The island of Sumbawa is almost split in half by the northwest facing Saleh Bay. Only a narrow strip of land at the bottom of the bay and a surprisingly good highway joins west and east Sumbawa. The Trans-Sumbawa highway starts on the west coast at Taliwang, heads right around the northern half of West Sumbawa through the ferry port of Poto Tano and the capital Sumbawa Besar. From there it drops south, traversing the narrow strip of land at the bottom of Saleh Bay then runs almost straight through the guts of East Sumbawa via Dompu and Bima before finishing at the small port town of Sape on the east coast.
Once you’ve spent some time on both sides of the island, it becomes apparent that the geographical divide created by Saleh Bay has endowed Sumbawa with two distinct personalities. West Sumbawa is the more vibrant of the two, has better infrastructure, a stronger economy and more self-awareness. One get’s the impression East Sumbawa is still trying to catch up after suffering the brunt of the devastating Tambora eruption. Additionally, East Sumbawa is more conservatively Muslim. Female travellers should dress conservatively with covered shoulders and knees, even when swimming.
Sumbawa’s infrastructure is a mixed bag. The main roads are sealed and relatively good but they deteriorate quickly away from the main routes. Narrow, sealed (in a manner) and unsealed roads with potholes and wash-outs are common and makes travelling slow; something to keep in mind when planning your forays around the island. Many villages also rely entirely on generator power which means restricted supply, so take a torch if you’re planning to stay away from the main centres.
Sumbawa Besar in West Sumbawa is the island’s capital. It’s clean and leafy with wide streets, modern facilities, an airport and decent accommodation. It’s a good base from which to explore the ancient megalith sites around Batu Tering and Temang Dongan, the Merente waterfalls and nearby Moyo Island. From Sumbawa Besar right around the south-west coast to the surfing hotspots of Sakongkang and Jalenga, accommodation, restaurants, transport and guides are fairly easy to come by.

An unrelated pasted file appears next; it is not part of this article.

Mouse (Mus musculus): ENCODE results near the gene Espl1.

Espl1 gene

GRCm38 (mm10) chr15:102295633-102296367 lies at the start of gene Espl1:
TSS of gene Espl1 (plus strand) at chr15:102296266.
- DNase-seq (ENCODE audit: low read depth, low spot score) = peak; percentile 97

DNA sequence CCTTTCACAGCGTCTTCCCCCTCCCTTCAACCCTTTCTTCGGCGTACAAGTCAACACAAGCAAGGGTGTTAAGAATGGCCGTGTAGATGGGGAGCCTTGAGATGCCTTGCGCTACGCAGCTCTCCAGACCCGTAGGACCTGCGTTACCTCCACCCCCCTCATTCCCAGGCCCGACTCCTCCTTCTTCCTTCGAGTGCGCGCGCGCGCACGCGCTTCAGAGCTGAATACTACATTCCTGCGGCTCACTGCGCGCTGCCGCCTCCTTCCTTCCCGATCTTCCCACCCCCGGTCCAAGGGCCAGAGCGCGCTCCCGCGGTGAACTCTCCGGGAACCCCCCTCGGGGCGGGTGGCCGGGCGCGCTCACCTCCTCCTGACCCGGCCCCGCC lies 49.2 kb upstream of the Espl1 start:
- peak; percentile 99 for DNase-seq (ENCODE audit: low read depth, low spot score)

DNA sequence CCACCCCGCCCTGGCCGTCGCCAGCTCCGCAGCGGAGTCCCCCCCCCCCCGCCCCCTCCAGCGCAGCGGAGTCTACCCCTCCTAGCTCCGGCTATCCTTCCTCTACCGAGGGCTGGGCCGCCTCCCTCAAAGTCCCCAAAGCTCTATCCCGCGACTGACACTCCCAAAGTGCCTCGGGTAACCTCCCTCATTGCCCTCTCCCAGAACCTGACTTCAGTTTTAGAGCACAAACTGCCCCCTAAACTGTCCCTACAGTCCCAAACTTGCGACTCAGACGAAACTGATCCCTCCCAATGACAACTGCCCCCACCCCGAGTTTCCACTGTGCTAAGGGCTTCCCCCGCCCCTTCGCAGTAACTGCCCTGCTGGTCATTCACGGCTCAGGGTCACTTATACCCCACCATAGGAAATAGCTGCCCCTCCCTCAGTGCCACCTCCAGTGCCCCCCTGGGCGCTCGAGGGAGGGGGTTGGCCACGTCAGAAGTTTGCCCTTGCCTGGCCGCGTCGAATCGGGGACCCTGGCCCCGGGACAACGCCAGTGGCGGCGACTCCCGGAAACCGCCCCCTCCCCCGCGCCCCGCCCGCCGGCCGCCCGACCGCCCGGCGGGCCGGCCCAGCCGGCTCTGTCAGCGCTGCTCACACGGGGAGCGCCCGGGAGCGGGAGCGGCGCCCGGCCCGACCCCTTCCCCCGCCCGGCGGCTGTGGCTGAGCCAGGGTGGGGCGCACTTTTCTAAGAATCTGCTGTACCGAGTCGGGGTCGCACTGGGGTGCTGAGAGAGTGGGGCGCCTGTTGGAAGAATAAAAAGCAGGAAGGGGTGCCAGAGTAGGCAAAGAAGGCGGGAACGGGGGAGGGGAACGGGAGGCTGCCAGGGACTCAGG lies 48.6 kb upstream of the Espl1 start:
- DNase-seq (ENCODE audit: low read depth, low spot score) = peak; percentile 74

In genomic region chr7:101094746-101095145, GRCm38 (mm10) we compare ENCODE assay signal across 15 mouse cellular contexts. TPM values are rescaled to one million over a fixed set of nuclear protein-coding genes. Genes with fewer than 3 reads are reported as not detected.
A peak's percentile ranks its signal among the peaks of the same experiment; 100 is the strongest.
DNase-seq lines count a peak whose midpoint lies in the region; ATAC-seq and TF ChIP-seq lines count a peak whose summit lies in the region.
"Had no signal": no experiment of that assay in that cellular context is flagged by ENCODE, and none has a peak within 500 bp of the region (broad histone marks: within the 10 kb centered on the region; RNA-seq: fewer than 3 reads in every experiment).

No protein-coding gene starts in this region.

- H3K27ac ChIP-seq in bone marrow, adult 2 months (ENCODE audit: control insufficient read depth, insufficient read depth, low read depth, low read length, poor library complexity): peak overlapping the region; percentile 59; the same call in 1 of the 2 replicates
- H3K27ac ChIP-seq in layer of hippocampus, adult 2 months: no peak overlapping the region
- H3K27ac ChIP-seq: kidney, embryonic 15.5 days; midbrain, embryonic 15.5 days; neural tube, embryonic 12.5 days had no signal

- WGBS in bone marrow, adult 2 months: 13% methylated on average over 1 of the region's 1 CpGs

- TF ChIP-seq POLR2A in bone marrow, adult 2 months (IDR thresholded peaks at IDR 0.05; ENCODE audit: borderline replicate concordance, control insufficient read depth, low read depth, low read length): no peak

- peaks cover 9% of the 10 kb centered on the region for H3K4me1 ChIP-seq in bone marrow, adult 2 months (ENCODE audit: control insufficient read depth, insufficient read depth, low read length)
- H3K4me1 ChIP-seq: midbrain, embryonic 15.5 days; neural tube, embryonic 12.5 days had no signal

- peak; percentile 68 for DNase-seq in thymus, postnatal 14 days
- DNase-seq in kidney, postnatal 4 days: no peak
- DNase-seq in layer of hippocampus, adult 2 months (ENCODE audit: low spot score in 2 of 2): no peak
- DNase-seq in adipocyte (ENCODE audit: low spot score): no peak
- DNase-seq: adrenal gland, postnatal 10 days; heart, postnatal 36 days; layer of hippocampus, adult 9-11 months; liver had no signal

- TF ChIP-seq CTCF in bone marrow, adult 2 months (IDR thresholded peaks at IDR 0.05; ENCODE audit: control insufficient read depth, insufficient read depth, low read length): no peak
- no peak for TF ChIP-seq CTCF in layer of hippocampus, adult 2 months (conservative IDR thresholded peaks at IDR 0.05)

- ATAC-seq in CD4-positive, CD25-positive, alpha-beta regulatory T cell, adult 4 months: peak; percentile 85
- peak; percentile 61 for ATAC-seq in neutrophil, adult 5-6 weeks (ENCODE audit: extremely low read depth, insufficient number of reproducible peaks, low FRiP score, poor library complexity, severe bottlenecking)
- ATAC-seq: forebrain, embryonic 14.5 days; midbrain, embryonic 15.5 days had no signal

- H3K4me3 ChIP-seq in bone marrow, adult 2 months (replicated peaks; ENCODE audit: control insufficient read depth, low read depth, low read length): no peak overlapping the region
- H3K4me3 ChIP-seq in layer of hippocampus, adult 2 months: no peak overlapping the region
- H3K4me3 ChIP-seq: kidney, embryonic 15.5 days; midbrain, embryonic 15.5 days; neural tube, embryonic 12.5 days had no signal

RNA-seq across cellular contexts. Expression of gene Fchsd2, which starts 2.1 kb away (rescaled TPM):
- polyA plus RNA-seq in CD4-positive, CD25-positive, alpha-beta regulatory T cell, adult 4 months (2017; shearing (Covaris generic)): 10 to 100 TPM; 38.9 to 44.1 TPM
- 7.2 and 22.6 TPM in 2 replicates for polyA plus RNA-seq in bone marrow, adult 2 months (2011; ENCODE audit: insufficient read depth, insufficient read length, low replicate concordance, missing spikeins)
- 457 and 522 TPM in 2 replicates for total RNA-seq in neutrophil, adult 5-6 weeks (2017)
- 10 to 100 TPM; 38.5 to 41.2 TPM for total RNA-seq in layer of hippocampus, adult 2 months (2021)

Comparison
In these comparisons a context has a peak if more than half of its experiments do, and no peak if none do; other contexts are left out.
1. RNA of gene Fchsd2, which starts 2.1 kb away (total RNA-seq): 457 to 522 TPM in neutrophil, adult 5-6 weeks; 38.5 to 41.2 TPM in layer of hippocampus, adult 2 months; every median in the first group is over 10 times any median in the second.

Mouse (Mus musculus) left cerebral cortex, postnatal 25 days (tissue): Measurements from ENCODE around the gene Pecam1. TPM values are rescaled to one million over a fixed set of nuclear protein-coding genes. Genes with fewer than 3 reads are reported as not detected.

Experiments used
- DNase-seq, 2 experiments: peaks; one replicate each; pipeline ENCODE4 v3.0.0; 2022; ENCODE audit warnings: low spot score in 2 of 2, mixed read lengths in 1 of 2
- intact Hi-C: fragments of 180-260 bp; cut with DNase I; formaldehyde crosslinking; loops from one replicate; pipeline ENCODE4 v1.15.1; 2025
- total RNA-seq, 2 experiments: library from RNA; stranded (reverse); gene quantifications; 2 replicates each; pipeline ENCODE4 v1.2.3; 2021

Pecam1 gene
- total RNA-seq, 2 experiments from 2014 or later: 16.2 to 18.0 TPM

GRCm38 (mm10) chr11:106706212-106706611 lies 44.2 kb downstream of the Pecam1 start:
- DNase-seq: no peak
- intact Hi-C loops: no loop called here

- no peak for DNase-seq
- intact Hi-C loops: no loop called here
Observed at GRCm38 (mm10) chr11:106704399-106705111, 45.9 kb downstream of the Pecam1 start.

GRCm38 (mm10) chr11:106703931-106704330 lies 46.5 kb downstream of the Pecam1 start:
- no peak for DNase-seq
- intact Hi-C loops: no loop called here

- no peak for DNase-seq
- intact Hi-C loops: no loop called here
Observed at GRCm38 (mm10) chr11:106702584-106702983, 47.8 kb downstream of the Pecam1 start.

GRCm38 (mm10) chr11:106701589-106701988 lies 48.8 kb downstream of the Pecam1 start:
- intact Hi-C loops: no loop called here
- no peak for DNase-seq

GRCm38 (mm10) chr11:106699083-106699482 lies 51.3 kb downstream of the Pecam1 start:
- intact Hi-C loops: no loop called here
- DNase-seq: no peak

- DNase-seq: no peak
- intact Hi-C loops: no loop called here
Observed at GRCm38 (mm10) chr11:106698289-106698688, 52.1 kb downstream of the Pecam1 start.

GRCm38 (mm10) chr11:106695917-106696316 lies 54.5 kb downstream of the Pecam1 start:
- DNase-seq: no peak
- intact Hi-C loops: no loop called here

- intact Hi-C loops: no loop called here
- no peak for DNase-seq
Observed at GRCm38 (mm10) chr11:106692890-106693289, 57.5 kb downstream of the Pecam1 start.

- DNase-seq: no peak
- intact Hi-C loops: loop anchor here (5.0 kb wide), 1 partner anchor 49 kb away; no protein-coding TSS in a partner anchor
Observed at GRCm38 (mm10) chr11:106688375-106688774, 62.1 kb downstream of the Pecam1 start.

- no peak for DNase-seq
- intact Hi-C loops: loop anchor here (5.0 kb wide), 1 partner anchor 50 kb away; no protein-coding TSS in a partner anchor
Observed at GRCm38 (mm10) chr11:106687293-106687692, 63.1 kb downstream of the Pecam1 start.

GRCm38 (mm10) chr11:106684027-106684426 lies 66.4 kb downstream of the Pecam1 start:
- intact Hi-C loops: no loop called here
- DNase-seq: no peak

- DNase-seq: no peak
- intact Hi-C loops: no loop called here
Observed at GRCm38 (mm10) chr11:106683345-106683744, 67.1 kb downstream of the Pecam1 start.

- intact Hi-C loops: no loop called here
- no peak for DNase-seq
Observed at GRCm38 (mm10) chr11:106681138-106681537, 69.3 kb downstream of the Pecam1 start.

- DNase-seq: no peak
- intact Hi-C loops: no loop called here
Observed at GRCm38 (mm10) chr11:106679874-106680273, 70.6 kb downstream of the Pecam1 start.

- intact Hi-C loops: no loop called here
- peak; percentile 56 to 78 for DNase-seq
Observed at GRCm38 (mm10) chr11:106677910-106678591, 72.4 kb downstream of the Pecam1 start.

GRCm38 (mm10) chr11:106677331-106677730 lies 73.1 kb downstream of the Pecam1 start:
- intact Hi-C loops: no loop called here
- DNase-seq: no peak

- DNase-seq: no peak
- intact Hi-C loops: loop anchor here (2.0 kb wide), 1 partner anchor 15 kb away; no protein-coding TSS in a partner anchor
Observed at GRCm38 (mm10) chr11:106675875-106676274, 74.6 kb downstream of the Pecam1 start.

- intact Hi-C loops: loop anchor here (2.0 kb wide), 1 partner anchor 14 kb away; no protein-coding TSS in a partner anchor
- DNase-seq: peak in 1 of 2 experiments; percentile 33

The same can’t be said for East Sumbawa. Few tourists make it to that side of island other than those passing through on their way to Tambora, Lakey Peak or Sape, the small port which services ferries to and from Flores and Sumba. With the possible exception of Lakey Peak, east Sumbawa has almost no tourist infrastructure. That’s not to say it lacks appeal or attractions – just that one has to work harder here to experience the best of this part of the island.
The administrative and commercial hub of east Sumbawa is Bima. It’s a rather drab little city but it’s a handy base for scenic daytrips around the north-east tip of the island taking in the phinisi boat building village of Wera (Sangeang), Snake Island and the quaint port town of Lamere. To the east, across the bay, there’s the ancient Wadu Pa’a engravings and Don Donggu mountain villages to explore.